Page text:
Teck Chia gave a short presentation about Gabbly. I'm live blogging so please forgive errors.
Gabbly's developers wanted to create a way for people to connect in an easy way who have shared interests when they visit a web page. Their criteria was to build something that didn't need to be downloaded, that the user didn't need to register for, and that was interactive. They came up the idea of having a chat that could be used through the URL, without going to the chat program homepage. Gabbly launched in March.
I just embedded a chat window into the Net Tuesday page, and it took me all of 20 seconds. Serously, that was so easy I still can't believe it!
The makers of Gabbly, that oh-so-easy chat maker that powered the NetSquared remote conference, will be participating in an on- and off-line chat for tonight's Net Tuesday. If you can't join us in person at the Hotel Utah, join us online at 7pm PST by just going to the Net Tuesday page (it may take a few seconds for the chat to load).
In other chat news, there's a new service from an old friend of NetSquared, Meebo (Seth presented at our 2nd Net Tuesday). It's called MeeboMe, and it's the talk of the town. Like Gabbly, MeeboMe is easily embedded into your website. While Meebo is a personal 1-1 chat service and works with a variety of Instant Messengers like AIM, Gabbly creates chat rooms and doesn't require a login. They're very complementary tools, and both free and easy ways to bring a new dimension to your website. Yay free and easy!
Our fabulous Net Tuesday podcasting volunteer, David Collin, has posted an interview he did with Jeska Linden of Linden Lab, the creators of Second Life, at last month's San Francisco Net Tuesday on the NEW
I'm a little disappointed that there isn't a TechSoup RSS feed exclusively devoted to these nonprofit technology events. If one becomes available, I will certainly add it to my blog. And of course it would make a perfectly splendid addition to the NPtech Meta Feed.
Disclaimer: Although I have been a consultant to TechSoup on its NetSquared project, this effusion was not solicited, approved, or subsidized by TechSoup. I am merely writing as a humble fan.
As a further testament to the online community that TechSoup is building in Second Life (if you already have an acct., go directly to the site:http://tinyurl.com/ogbpd), Suzanne Vega gave a live interview and performance last night in this growing virtual world. Read lots more about it on New World Notes and see some video highlights (that I co-edited in my very first virtual world project- it is rudimentary). I hope to post more projects like this from the TechSoup /NetSquared Community.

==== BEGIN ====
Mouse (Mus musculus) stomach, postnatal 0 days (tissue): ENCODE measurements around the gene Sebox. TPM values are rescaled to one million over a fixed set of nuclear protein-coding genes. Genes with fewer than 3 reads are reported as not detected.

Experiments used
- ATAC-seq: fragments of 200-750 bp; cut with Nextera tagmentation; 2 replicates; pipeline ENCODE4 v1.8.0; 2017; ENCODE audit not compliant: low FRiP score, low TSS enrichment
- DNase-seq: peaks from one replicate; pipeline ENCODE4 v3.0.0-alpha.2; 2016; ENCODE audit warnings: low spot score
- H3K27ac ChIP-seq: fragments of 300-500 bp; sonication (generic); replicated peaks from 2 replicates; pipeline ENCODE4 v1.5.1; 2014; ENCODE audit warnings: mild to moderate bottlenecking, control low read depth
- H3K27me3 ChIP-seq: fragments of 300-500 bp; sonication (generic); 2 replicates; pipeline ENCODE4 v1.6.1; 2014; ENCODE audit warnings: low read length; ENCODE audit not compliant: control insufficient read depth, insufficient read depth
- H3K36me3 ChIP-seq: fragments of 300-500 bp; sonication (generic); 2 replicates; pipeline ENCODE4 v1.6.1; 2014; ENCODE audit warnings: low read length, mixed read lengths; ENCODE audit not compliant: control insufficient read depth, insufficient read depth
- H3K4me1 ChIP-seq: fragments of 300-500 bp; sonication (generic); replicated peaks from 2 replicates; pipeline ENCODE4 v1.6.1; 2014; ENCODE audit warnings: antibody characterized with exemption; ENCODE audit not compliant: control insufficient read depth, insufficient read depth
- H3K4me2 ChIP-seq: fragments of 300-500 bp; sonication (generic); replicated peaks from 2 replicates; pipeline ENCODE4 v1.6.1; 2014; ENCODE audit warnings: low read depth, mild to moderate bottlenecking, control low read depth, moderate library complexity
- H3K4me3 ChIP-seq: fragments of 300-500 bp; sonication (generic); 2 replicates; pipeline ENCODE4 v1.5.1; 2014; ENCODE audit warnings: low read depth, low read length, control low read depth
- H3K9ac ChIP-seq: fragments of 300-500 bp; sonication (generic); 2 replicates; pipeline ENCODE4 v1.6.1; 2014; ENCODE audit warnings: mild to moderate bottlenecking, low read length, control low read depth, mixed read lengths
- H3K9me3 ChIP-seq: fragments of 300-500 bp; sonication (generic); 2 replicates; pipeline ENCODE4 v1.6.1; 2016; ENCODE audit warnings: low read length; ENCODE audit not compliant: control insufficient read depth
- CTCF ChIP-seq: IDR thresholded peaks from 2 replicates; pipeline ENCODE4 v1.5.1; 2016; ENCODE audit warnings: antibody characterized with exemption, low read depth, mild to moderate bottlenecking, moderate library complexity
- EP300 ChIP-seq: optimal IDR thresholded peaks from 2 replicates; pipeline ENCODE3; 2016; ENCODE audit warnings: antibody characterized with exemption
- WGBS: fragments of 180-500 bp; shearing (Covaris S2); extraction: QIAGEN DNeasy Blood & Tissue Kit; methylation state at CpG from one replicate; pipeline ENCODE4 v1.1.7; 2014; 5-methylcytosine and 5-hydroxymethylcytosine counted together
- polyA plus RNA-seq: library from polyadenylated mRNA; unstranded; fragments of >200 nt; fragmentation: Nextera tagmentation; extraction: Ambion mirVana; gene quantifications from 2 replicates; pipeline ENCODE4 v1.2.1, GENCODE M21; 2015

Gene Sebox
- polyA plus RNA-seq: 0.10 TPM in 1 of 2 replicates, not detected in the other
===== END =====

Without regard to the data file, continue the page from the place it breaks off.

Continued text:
Whether a fan or not, it really doesn’t matter. This is notable because it was broadcast on PRI's (Public Radio International) program, Infinite Mind. They're the first national broadcaster to set up shop here, and they plan to host regularly from Second Life (they also provide lots of content to NPR-affiliate stations). It seems significant that not only are they the first, but that they’re primarily publicly-funded and not a major private media corporation. They produce several tech-related programs and, maybe since they are one themselves, also have some tendency to cover NPO issues. And while it wasn't a perfect production, they were willing to go with the flow, take the risk and just put it out there.
Sounds like TechSoup may soon be helping to instruct other NPOs on how to use these powerful virtual media tools (perhaps even in partnership with fellow nonprofit, PRI?). So many possibilities…
As some of you know, we have a Net2 News Aggregator on the site that you can browse for Net2-related stories.
Here are links to some recently tagged sites and stories:
Winecamp France. Oui Oui! September 22-24, 2006 regular barcampers + nonprofit web activists will meet up in Burgundy to discuss and create ways that nonprofits can use the social web for social change.
In Google Answers, the question is asked: What is the general percentage of nonprofit organizations with 10 or more employees that invest in new enterprise or CRM software on a yearly basis? The answerer provided lots of statistics, but few were more recent than 2003. Anyone have more recent stats to share?